Results from two genome-wide association studies have identified a genetic variant of the DAB2IP gene that is associated with the risk of aggressive prostate cancer. Research teams from the Translational Genomics Research Institute (TGen), Wake Forest University School of Medicine, the Karolinska Institute in Stockholm, Sweden, and Johns Hopkins Medical Institutions made the discovery jointly.
Researchers suspect that the DAB2IP gene is involved in tumor suppression, suggesting that this protective mechanism goes awry in men with the variant form. The finding, reported today in the Journal of the National Cancer Institute, might one day help doctors tailor treatment based on a patients genetic makeup.
Both genetic and environmental factors are important in the development of prostate cancer, and it is only recently that some of the consistent genetic factors have been identified. It is not clear at present whether men who are genetically prone to the disease tend to have more aggressive disease than men who are not.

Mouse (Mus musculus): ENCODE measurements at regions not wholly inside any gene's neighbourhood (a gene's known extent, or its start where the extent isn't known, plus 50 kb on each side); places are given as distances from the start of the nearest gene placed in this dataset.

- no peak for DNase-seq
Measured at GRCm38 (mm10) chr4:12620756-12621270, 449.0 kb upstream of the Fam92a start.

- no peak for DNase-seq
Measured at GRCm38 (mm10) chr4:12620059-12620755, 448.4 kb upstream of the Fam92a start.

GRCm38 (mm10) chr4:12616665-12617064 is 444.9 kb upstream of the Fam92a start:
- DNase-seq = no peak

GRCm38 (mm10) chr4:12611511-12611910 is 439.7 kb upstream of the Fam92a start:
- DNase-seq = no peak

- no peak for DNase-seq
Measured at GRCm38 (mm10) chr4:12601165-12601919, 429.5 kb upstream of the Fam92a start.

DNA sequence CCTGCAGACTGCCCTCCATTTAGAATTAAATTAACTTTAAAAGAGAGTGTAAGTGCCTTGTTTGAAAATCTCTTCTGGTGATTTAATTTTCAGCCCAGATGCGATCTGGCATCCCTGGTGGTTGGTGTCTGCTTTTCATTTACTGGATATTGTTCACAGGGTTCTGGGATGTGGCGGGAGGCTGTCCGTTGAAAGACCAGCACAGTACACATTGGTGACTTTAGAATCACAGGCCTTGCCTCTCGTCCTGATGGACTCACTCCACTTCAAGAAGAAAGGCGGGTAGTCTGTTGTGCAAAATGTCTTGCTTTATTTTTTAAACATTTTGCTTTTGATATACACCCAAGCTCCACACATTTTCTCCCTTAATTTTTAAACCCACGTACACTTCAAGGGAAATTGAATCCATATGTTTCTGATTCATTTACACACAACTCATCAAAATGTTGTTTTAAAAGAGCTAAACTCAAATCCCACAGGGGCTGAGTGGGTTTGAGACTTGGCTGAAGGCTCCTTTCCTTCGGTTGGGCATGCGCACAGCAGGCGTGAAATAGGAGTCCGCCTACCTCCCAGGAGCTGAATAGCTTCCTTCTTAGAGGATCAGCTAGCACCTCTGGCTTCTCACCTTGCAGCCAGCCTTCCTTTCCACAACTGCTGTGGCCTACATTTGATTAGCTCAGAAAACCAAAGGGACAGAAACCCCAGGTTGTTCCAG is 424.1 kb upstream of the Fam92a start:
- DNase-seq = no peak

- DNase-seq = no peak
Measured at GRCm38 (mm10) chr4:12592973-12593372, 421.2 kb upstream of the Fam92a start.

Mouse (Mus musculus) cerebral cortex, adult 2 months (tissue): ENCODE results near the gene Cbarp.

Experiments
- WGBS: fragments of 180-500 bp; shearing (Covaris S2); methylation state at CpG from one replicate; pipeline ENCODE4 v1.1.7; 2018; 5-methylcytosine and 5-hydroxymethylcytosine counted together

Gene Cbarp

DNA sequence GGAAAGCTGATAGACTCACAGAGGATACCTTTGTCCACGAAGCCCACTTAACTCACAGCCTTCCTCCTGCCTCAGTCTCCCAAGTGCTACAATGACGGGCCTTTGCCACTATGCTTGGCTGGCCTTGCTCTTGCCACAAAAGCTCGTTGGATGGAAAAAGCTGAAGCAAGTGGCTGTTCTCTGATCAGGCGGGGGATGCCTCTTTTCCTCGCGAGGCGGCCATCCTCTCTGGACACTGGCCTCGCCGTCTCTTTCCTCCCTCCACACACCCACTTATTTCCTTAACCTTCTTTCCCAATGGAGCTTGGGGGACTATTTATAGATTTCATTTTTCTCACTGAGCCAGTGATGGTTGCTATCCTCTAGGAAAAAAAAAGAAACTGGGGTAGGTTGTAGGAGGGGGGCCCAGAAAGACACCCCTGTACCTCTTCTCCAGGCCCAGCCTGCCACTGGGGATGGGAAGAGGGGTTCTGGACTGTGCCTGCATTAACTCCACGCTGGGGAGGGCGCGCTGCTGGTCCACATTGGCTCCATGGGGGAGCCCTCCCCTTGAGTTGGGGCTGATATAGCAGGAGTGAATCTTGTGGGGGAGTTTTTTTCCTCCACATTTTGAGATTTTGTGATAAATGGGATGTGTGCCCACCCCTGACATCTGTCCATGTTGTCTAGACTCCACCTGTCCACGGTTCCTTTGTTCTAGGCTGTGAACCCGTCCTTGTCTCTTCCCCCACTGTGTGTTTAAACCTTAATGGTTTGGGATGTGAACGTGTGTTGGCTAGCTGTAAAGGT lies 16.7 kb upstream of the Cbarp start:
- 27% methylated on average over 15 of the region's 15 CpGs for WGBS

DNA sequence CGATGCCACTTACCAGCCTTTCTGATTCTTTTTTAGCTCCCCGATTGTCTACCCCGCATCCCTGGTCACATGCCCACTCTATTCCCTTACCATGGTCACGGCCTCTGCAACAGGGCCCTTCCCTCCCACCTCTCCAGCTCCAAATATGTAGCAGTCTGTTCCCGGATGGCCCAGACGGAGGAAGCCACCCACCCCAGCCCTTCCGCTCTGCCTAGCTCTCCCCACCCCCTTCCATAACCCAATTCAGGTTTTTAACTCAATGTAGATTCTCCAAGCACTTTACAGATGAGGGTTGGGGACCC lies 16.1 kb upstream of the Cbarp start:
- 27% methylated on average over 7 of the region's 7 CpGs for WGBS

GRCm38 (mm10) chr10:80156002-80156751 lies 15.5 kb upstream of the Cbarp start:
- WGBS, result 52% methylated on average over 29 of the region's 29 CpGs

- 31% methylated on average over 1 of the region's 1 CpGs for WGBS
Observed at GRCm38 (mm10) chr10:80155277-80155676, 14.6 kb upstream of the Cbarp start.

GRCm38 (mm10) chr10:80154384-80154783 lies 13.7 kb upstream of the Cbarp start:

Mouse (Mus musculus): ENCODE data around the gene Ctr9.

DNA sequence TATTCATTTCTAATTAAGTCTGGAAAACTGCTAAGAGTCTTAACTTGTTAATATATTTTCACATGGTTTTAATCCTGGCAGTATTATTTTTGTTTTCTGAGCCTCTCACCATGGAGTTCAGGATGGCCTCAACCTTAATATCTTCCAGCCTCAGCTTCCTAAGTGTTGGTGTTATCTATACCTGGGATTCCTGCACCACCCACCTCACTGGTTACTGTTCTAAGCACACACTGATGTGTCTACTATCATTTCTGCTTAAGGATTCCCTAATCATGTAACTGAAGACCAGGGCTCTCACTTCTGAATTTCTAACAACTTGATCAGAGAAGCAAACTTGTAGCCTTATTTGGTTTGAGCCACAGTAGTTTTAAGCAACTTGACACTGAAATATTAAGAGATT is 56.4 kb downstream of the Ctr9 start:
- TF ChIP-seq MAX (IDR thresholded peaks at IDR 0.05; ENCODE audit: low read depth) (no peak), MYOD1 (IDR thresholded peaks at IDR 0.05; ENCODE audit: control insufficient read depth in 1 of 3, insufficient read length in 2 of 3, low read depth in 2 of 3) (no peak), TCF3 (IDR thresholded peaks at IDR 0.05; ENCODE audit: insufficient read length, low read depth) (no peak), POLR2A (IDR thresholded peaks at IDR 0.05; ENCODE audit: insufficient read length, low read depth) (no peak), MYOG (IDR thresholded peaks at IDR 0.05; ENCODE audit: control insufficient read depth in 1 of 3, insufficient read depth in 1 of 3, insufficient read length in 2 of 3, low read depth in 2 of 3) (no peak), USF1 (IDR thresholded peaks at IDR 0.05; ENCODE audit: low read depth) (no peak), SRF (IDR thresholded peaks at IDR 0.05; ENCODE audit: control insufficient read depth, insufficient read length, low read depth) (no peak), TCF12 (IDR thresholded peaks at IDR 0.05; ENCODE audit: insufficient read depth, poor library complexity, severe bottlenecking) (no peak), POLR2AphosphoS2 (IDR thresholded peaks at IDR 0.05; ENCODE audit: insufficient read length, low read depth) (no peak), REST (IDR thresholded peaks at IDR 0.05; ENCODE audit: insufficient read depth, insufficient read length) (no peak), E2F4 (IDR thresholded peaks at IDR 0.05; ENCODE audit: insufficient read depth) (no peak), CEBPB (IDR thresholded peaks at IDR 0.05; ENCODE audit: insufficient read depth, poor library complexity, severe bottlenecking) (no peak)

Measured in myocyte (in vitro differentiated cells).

Because there is no way to tell whether a person has or will have the aggressive version versus the mild version of prostate cancer, both forms are treated the samewith radiotherapy or surgery to remove the prostate gland. The identification of this genetic variant could lead to better risk assessment for aggressive disease, providing doctors with more information on how to best treat men who may be diagnosed with prostate cancer, said John Carpten, Ph.D., director of TGens Division of Integrated Cancer Genomics and senior author of the paper.
Analysis of 3,159 samples led the researchers to conclude that men possessing the DAB2IP variant appear to carry a nearly 36 percent increased risk of advanced prostate cancer.
In most cases, prostate cancer is not a death sentence, but it would be ideal to identify men with an aggressive form of disease, said Jianfeng Xu, M.D., Dr.PH, a senior author and a professo
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The Translational Genomics Research Institute